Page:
The difference between management and shared governance is that management is, by and large, aware of its instrumental status—it does not define the job but helps to get it done. Meanwhile, those who preach the gospel of shared governance tend to think of it as the model of organization that belongs naturally to the job. Indeed, in their minds the job, or at least a large part of it, is being democratic. Moreover, advocates of shared governance are unlikely to be impressed when Lombardi complains that this politically inspired concept, when put into operation, prevents the organization from moving forward. Exactly right, is the reply, and it’s a good thing too, because the organization—meaning the senior administration, from the dean to the president to the board—is a structure of power, and it is one’s positive duty to frustrate its operations.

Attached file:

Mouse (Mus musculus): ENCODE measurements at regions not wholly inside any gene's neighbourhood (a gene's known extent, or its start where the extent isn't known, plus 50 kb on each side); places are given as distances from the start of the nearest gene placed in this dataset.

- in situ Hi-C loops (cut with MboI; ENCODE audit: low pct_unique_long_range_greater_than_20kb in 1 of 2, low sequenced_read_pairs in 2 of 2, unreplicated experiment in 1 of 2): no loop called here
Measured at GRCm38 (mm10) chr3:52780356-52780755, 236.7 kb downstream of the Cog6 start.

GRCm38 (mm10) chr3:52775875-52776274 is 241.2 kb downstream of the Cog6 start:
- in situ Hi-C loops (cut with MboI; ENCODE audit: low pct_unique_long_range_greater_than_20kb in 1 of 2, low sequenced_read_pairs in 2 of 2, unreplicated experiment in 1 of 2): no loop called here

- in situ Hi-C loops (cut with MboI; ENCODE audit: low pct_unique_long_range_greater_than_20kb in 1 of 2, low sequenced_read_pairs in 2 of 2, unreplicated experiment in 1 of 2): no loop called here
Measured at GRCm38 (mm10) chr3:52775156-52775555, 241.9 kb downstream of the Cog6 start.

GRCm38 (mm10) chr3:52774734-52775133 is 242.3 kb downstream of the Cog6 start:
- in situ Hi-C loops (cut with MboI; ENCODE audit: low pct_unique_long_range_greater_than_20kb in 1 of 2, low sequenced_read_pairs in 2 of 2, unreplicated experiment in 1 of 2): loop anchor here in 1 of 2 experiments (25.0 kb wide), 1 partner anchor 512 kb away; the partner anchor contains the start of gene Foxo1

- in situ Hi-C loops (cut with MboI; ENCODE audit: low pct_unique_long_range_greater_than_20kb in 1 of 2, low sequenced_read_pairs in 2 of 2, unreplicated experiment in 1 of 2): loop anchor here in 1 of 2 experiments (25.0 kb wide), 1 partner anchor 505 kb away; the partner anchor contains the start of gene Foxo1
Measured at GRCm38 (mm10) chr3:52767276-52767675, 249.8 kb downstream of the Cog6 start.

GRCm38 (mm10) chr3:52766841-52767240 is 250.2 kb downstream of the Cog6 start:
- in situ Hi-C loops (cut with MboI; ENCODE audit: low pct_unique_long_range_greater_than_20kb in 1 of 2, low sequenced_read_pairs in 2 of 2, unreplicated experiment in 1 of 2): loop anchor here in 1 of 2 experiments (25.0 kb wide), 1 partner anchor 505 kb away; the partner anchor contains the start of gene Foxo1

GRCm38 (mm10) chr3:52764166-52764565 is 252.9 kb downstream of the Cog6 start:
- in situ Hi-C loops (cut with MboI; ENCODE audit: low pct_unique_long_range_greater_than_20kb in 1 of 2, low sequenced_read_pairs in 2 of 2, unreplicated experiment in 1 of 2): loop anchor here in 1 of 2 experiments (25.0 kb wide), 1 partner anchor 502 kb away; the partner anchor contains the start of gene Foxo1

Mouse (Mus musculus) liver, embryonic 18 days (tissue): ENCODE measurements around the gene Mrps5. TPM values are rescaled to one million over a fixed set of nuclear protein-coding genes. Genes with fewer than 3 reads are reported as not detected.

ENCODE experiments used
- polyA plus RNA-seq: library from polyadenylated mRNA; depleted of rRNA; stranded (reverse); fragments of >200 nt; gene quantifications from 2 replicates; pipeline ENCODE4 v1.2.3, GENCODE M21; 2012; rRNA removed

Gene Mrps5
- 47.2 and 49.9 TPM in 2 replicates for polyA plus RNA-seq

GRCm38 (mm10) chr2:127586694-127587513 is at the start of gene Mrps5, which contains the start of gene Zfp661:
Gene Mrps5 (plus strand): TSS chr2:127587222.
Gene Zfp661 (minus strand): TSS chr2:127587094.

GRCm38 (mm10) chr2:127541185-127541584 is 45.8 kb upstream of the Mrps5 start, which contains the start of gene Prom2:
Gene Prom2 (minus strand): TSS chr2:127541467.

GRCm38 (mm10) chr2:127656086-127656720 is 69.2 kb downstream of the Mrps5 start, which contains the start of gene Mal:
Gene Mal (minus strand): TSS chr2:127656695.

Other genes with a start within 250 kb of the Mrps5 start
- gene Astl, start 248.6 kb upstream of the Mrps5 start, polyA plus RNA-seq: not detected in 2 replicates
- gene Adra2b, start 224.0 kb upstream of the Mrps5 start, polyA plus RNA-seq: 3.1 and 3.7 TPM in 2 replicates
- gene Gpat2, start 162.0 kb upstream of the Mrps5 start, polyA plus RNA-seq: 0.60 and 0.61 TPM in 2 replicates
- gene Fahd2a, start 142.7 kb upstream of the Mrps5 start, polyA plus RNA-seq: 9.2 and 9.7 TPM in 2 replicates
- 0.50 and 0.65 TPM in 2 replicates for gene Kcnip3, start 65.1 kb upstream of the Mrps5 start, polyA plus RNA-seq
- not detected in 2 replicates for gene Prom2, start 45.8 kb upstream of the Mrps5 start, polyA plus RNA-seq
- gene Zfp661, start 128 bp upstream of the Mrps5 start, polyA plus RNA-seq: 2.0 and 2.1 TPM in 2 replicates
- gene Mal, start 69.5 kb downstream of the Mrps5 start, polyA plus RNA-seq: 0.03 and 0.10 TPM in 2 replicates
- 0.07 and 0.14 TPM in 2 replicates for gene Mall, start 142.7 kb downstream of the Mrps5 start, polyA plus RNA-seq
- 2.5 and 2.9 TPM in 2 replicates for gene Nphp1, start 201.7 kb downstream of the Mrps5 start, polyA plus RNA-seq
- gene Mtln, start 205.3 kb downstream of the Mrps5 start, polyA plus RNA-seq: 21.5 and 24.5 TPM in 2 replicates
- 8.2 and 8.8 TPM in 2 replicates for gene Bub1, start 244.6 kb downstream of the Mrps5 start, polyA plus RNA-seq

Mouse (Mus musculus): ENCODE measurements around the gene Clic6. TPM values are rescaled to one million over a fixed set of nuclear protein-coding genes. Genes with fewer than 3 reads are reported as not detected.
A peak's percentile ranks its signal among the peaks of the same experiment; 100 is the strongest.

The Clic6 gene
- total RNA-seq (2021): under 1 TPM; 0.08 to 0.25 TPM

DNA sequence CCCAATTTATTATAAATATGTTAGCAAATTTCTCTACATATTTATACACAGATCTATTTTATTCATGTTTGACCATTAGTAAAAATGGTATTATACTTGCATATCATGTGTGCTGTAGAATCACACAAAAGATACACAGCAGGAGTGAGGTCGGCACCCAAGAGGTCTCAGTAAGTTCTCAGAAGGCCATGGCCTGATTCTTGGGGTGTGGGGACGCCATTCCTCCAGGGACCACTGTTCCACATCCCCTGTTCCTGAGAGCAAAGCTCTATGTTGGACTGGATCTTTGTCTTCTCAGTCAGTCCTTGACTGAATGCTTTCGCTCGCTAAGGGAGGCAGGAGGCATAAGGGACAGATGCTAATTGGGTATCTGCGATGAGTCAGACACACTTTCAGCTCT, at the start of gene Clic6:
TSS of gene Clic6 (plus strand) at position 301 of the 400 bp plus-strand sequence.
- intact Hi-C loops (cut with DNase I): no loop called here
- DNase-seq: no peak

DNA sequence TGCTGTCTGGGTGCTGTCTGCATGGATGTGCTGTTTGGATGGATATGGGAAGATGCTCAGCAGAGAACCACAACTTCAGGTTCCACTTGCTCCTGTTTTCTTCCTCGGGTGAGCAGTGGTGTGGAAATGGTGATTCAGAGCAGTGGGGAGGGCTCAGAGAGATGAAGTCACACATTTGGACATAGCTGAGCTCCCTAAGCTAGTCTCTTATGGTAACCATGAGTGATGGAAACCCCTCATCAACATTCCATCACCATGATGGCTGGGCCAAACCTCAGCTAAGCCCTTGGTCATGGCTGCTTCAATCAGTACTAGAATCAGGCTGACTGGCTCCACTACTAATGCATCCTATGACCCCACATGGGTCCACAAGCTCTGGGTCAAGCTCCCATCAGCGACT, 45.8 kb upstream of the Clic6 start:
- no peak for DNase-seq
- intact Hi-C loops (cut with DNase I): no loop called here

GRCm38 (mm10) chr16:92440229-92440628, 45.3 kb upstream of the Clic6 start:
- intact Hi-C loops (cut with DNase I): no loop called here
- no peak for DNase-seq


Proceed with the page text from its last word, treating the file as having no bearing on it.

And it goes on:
There is still another way in which academic life differs from the life of business. In the business world, those at the top of the organizational hierarchy are regarded (not only by themselves but by others lower on the food chain) as the key players and the ones best positioned and equipped to make the important decisions. In the academic world, by contrast, faculty members regard senior administrators with contempt, believing them to be either burnt-out academics or failed scholars whose flame was never lit in the first place. The organizational chart of a university may suggest that authority rests with the administrators, who, as the management class, set the standards to which faculty, the labor class, must conform. But faculty do not think of themselves as labor (hence the resistance to unionization) but are convinced—a conviction that seems to be issued to them along with the Ph.D.—that authority really rests with them and that the hierarchy announced in the organizational chart is a fiction they are in no way obliged to respect. I once explained this to someone who asked, “Well, if they think that, why don’t they assume the positions in the hierarchy themselves?” The answer is that they would believe that such grubbing after administrative power is beneath them. After all, they inhabit the “life of the mind” (a phrase that should be retired along with “stakeholders,” “best practices,” and the rest) and therefore have a right not to be coerced by bean-counters in three-piece suits and power dresses. They certainly should not aspire to be like them.